The issue of translating legal documents in the different languages of the EU Member States takes on a paramount importance in the European legal context. The structural differences between common-law and civil-law systems make legal translations even more complex, since each legal term broadly reflects the cultural traditions of each legal system in force in the countries that are called upon translating documents that were designed and/or written in one of the EU working languages. The expression and circulation of legal institutes mainly in English may also generate distorted interpretation choices, if they refer only to the Anglo-Saxon culture to the detriment of the legal and philosophical traditions of civil-law countries. The debate on the origin of the term « restorative justice », which, so far, has only been conducted within the Anglo-Saxon context, which ignores the possible Italian origin of the lexeme « restorative justice », seems to be emblematic.


Manes V., What is happening to Constitutional Review in Criminal Law?, p. 154 s.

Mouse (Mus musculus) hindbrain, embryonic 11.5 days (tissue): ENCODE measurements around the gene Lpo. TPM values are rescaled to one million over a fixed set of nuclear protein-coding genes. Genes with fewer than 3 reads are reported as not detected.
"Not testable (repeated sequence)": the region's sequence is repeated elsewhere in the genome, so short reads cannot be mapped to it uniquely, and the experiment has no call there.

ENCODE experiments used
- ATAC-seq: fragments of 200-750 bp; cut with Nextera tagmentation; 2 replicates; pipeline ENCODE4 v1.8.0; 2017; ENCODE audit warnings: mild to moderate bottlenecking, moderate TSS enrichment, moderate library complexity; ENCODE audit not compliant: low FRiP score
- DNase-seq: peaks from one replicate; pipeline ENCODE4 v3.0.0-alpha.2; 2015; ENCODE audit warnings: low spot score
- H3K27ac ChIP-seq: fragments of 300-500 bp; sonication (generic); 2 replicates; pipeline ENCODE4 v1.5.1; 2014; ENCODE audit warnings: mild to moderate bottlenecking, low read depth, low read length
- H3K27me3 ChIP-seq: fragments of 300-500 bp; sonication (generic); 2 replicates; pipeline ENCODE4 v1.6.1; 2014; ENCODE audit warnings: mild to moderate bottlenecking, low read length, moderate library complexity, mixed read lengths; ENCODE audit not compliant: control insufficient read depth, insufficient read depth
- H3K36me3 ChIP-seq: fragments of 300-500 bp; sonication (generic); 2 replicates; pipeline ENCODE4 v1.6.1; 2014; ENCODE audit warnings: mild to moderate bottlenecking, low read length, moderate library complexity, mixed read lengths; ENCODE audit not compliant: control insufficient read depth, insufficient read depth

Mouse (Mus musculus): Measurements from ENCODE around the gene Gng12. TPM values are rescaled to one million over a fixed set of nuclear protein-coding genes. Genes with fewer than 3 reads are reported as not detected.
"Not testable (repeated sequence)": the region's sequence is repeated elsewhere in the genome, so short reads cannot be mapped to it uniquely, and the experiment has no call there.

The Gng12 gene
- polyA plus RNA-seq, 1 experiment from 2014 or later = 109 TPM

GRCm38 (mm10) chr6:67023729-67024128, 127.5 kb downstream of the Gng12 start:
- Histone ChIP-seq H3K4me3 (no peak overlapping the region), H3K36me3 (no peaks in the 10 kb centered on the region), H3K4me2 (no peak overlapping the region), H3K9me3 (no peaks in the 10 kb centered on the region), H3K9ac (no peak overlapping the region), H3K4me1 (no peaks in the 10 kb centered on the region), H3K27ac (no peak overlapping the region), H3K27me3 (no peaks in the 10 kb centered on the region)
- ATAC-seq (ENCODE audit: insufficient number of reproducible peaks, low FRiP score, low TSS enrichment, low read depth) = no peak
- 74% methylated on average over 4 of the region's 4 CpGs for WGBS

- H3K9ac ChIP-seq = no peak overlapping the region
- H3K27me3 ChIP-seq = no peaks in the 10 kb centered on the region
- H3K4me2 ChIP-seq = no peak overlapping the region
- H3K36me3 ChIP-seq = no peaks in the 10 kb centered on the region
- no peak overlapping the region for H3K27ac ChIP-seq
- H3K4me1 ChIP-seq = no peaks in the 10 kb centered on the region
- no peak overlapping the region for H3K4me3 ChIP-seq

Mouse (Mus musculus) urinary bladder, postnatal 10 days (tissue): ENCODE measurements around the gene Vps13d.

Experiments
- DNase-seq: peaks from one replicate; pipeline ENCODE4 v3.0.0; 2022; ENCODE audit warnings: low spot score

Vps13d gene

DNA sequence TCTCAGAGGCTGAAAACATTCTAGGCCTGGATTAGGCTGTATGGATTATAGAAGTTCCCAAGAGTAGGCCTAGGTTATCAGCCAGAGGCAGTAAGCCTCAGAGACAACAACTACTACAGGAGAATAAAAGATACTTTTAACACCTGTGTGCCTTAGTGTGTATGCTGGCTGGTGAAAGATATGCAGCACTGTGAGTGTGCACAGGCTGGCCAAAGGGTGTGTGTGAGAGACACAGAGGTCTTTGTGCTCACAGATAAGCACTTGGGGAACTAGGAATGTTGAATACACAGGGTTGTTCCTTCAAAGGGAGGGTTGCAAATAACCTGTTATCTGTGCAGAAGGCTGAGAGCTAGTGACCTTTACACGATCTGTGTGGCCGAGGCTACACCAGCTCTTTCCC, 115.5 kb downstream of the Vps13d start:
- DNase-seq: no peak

The statistics on constitutional review in criminal law depict a permanent decline: the number of issues brought before the Constitutional Court is constantly decreasing, many cases are dismissed, while fewer and fewer are decided on the merits. Several factors contribute to this phenomenon: each judge is entitled to directly decide not to enforce national laws which conflict with EU self-executing acts; as for issues concerning fundamental rights, the judges tend to immediately refer to the European Courts, thus by-passing the centralized control of the Constitutional Court; the burden of interpreting the law in compliance with the Constitution, as a preliminary step before eventually bringing the case before the Constitutional Court. Nevertheless, in the background, the Constitutional Court continues to be attentive and alert in the criminal arena and specifically on the fundamental rights and the related counterbalancing factors (the latest judgments on this topic endorse a strict scrutiny), as well as on the "free zones", which are increasingly more scrutinized by the Court, despite the possible effects in malam partem that these judgments might generate.


Gatta G.L., The Crimininalization of Illegal Immigration in the Italian and in the European Context, p. 188 s.